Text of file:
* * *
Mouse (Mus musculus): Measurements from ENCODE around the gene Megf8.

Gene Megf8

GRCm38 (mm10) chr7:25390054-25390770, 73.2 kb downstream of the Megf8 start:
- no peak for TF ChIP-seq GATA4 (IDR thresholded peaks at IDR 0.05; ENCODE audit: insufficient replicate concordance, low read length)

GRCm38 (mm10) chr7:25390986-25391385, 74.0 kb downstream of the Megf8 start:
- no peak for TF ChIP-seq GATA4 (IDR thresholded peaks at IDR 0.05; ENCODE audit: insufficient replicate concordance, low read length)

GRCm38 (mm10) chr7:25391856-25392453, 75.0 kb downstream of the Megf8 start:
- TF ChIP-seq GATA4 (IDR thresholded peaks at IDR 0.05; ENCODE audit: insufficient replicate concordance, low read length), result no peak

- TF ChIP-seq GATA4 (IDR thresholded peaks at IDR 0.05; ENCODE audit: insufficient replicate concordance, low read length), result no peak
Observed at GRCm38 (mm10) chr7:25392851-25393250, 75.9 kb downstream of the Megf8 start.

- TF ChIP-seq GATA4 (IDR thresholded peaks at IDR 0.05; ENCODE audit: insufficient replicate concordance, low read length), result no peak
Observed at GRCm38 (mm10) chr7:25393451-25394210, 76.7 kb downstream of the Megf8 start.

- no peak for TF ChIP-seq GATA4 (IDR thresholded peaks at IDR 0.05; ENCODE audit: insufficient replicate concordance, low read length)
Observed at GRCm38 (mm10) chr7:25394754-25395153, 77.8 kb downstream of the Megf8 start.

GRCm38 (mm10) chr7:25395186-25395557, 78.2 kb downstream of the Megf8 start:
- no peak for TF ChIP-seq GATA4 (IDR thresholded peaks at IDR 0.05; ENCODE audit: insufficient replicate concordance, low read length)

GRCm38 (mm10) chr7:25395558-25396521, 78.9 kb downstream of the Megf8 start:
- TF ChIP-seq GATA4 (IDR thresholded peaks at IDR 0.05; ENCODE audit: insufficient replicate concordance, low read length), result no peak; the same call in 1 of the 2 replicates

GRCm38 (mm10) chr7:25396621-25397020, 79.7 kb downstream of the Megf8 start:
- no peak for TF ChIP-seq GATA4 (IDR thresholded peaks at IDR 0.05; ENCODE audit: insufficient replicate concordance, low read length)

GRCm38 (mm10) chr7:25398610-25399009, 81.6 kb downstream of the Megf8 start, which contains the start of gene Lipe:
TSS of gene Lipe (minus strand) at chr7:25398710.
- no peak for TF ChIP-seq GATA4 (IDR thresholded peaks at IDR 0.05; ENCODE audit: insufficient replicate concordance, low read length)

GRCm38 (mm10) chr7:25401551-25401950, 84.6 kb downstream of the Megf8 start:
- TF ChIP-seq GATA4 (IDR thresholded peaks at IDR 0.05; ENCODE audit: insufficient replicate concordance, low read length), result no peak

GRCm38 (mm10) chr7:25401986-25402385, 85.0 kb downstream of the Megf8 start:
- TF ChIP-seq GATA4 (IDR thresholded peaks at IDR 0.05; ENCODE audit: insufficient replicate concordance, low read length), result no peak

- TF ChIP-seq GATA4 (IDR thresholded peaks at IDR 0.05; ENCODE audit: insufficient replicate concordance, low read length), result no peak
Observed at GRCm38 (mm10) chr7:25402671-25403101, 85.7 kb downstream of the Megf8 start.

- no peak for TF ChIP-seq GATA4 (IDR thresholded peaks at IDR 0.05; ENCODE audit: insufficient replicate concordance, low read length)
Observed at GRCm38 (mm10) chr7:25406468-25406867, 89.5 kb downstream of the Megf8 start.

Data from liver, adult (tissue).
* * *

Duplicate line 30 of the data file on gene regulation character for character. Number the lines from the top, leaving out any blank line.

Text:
- no peak for TF ChIP-seq GATA4 (IDR thresholded peaks at IDR 0.05; ENCODE audit: insufficient replicate concordance, low read length)